Migraine: New Treatments Changing Lives
If you suffer from migraine headaches, you’re not alone. About 12 percent of all Americans experience migraines, a form of vascular headaches, that is characterized by throbbing and pulsating pain caused by the activation of nerve fibers within the wall of brain blood vessels. When a migraine strikes, some blood vessels narrow, temporarily, decreasing the flow of blood and oxygen to the brain, while other blood vessels open wider and increase blood flow. The result can be excruciating.
What are common symptoms of a migraine?
Migraine headaches are characterized by moderate to severe (often throbbing) pain that sometimes strikes one side of the head, but can affect both sides. Untreated attacks can last from 4 to 72 hours. Other common symptoms include increased sensitivity to light, noise, and odors; and nausea and sometimes vomiting. Routine physical activity such as climbing stairs, movement or even coughing or sneezing can worsen the headache pain. About 85% of all migraine sufferers report being aware of consistent, identifiable triggers prior to the onset of a headache. Some common triggers include stress, weather (barometric pressure) changes, noises, odors, sleep deprivation, missing a meal and hormones.
When you are experiencing a pounding, painful headache, all you want is relief. Frequent, severe headaches can be a symptom of many different conditions so it is important to talk to your healthcare provider immediately if you experience any of the following symptoms:
• Sudden, severe headache that may be accompanied by a stiff neck.
• Severe headache accompanied by fever, nausea, or vomiting that is not related to another illness.
• “First” or “worst” headache, often accompanied by confusion, weakness, double vision, or loss of consciousness.
• Headache that worsens over days or weeks or has changed in pattern or behavior.
• Recurring headache in children.
• Headache following a head injury.
• Headache and a loss of sensation or weakness in any part of the body, which could be a sign of a stroke.
• Headache associated with convulsions.
• Headache associated with shortness of breath.
• Two or more headaches a week.
• Persistent headache in someone who has been previously headache-free, particularly in someone over age 50.
• New headaches in someone with a history of cancer or HIV/AIDS.
Well-Being spoke to Michael Winkelmann, M.D., Physiatrist, of NewSouth NeuroSpine and Christina Treppendahl, Certified Family Nurse Practitioner from the Mississippi Headache Center about how migraine is diagnosed and treated today.
How are migraine headaches diagnosed?
Because there are so many kinds of headaches, before a physician can accurately diagnose and treat the symptoms they first must get to the root of the problem and often that means ruling out some possibilities in order to reach the right diagnosis.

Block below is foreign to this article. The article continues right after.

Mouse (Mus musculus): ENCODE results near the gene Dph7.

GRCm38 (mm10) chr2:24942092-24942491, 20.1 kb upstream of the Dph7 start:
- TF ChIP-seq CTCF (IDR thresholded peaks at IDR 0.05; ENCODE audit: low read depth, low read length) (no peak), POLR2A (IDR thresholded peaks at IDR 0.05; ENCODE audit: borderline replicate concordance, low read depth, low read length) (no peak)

Both Dr. Winkelmann and Ms. Treppendahl stress that it is imperative to take a full medical history and perform a physical exam, possibly including a CT scan, to make sure the headaches are not caused by disease, an aneurysm, tumor or trauma, before concluding that the diagnosis is indeed migraine.
“Many times when patients finally come to us about their headaches they have been treated for other problems such as eye strain, stress headaches or sinus headaches,” says Dr. Winkelmann. “Often by this point the patient’s headaches are seriously affecting their daily life and in some cases have become debilitating.”
What are some common treatments that are prescribed once a patient is diagnosed with migraine?
“Once the diagnosis of migraine has been made,” explains Ms. Treppendahl, “treatment falls into two categories: prevention and attack medications and therapies.”
“Every migraine sufferer should have an attack plan, which is medication taken at the onset of a migraine to stop the attack,” notes Treppendahl. “If a migraine is treated appropriately in a timely manner, the patient should be able to resume normal functioning within two hours if not sooner.”
Attack medicines typically include a triptan medication like Relpax or Maxalt, an NSAID like Cambia or diclofenac, and an antiemetic such as Phenergan or Reglan. There are injectable forms of migraine attack medications that can stop migraine faster than any pill, and there is also a new powder form of FDA-approved migraine attack medication that gets into the blood stream very rapidly.
“Prevention includes avoiding known triggers if at all possible, keeping a regular sleeping and eating pattern, and if necessary, adding daily supplements or prescription medications to reduce the frequency, severity, and duration of the migraines,” Ms. Treppendahl adds.
There are about five categories of prevention medication commonly utilized:
1. Natural supplements including magnesium and other supplements are widely used especially in young patients, pregnant or nursing women, and other sensitive patients.